The RNLI Henry Blogg Museum, situated right on the beach front at Cromer is a fascinating history of the lifeboats and crew that worked out of this seaside town, and showcases the incredible conditions and risks they had to work in.
To get a feel of how any of them survived in gruelling seas, holding onto the sides of the boat with just a rope, is extraordinary. You can only have admiration and respect for these men.
If you’ve got an hour or two to spare and you’re in Cromer, I would thoroughly recommend a visit to this Henry Blogg Museum. It’s not a huge museum by any means, but it really does give you an excellent understanding of what these brave men went through, but it also reminds us about what they have to go through today, as present RNLI lifeboat men.
The other museum to visit in Cromer is the Cromer Museum, another small but very interesting museum close to Cromer Church.
Henry Blogg was a local man who became a hero of the county, and indeed the country, and was the most decorated RNLI lifeboat man in history, so you can see why Cromer and the county of Norfolk have a soft spot for him.
His first trip out to sea as a lifeboat man in 1894 was in a rowing boat!! He consequently served 53 years as a lifeboat man and from 1909 to 1947 as the Coxswain in Cromer. The medals he was awarded for all his gallantry were: The George Cross, the British Empire Medal, three Gold and four Silver RNLI medals.
And, along with his crew members, he saved 873 lives.
In his “other” life, he was definitely a community man. Living in Cromer, the home of the crab, Henry Blogg was, of course, a crab fisherman! But he also turned his hands to renting out beach huts and deckchairs for those visitors to enjoy the wonderful Cromer beach and pier.
1917 was one of his most heroic and documented rescues when, on a stormy morning in January the lifeboat was launched from the beach to rescue a vessel called the Pyrin. They managed to take the crew off the boat and rowed back to Cromer. But once back in Cromer they had to immediately turn round and rescue another vessel, the Fernebo, which had been struck by a naval mine and was blown in half. Both halves drifted towards the beach. 16 men from one half of the boat managed to get into the ship's lifeboat and row almost to the beach when it capsized. This meant that the men from the lifeboat station had to wade into the sea to rescue these 16 men.
Once that had been accomplished, out they went again in the lifeboat to rescue the men on the other half of the vessel. The sea was so ferocious that it sent the boat back onto the beach, so they had to alight and re-launch at least another two or three times. Remember, this is in a rowing boat. Finally, after 24 hours of incredibly heroic efforts, at midnight, under the searchlights of Cromer Lighthouse, Henry Blogg and his men finally reached Fernebo, rescued its crew and returned to shore.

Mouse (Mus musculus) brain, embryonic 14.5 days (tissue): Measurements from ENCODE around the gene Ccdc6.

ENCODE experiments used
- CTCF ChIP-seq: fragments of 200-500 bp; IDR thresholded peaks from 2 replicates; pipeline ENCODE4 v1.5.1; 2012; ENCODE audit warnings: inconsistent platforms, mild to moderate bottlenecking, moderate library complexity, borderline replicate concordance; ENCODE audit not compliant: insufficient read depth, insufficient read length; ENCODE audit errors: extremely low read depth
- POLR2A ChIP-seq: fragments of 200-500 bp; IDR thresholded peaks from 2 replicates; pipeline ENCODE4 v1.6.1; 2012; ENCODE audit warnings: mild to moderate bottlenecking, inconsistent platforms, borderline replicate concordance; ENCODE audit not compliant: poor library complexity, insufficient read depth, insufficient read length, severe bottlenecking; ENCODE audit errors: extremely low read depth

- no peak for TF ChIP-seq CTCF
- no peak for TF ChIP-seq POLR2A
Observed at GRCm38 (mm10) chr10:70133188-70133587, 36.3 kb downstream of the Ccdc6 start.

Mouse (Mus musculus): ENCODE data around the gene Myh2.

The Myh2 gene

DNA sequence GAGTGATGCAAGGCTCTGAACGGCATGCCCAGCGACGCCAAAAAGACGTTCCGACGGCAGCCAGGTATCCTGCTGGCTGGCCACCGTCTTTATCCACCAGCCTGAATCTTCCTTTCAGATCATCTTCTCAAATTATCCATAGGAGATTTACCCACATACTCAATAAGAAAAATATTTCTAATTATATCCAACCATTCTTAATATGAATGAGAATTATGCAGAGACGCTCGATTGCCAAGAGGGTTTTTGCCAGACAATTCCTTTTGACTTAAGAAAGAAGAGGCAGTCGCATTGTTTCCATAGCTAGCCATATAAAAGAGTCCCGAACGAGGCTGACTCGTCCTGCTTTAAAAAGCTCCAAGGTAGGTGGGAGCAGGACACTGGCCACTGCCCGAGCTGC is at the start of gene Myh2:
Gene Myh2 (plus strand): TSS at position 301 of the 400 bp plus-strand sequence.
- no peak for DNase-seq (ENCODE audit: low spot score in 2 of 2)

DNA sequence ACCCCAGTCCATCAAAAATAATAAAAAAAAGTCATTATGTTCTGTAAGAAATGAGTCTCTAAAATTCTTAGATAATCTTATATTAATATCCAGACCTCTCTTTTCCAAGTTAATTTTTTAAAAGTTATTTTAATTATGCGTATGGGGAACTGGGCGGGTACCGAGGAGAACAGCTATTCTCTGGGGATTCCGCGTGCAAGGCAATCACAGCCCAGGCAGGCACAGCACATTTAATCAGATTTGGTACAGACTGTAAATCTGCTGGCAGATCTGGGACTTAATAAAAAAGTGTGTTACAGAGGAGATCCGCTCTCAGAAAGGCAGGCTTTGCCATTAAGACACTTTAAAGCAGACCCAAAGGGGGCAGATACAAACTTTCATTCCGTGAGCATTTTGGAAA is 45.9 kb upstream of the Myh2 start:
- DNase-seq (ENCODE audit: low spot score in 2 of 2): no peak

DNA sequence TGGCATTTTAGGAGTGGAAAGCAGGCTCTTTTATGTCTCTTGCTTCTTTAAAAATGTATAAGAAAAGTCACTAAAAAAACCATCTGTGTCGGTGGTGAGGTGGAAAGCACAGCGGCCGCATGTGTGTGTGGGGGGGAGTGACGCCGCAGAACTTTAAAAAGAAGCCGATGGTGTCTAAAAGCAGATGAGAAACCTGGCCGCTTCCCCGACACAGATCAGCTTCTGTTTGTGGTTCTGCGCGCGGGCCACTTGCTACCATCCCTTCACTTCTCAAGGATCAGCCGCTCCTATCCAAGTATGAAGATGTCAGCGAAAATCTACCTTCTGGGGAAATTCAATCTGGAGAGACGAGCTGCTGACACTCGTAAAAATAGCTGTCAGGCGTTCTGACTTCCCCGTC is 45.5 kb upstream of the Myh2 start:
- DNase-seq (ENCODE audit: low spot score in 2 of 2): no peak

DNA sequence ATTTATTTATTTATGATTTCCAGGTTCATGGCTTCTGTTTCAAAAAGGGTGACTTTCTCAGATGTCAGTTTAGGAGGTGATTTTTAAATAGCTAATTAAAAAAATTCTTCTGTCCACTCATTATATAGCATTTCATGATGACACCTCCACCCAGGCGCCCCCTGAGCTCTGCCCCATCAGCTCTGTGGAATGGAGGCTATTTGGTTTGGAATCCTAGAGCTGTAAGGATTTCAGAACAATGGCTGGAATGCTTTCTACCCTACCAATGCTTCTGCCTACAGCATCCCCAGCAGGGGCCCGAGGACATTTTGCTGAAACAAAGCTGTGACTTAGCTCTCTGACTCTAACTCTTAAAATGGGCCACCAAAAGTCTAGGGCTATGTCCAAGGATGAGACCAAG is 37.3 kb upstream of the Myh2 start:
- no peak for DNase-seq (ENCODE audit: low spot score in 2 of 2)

The other famous story is his rescue off Happisburgh Sands in 1941. This rescue involved the SS English Trader and the lifeboat HF Bailey, which you can see in the museum. The HF Bailey is the most famous RNLI lifeboat to have served from Cromer.
This rescue was a near disaster when the lifeboat rolled onto its side and most of the crew were thrown out, including Henry Blogg. You can see for yourself in the museum how they only had ropes to hang on to. The crew in the water were picked up, but once back on board, Blogg turned his boat around towards Great Yarmouth, away from the SS English Trader, as he knew one of his crew wouldn’t survive the night. He then took his men out again at 3am the next morning and 44 crew members of SS EnglishTrader were thankfully saved.
His gallant heroics were dutifully recognised in the many awards he received over the years.
Apart from the wonderful spectacle of the H F Bailey lifeboat there are other fascinating artefacts relating to life at sea as a lifeboat man in Cromer. Morse code communications, an excellent cabinet full of model lifeboats over the years, historic paintings and models, and very helpful volunteers who will be happy to explain anything you want to know as well as many other things to read, listen and look at.
And whilst at the Henry Blogg Museum, why not enjoy some refreshments in the café which has the wonderful views overlooking Cromer beach. Or you could stroll along the Victorian Pier and enjoy an ice cream, or wander along the streets in Cromer, buy some wonderfully fresh fish or even a famous Cromer Crab and generally just soak up the atmosphere of this lovely Victorian seaside town. But do take a visit to this lovely little RNLI Henry Blogg Museum.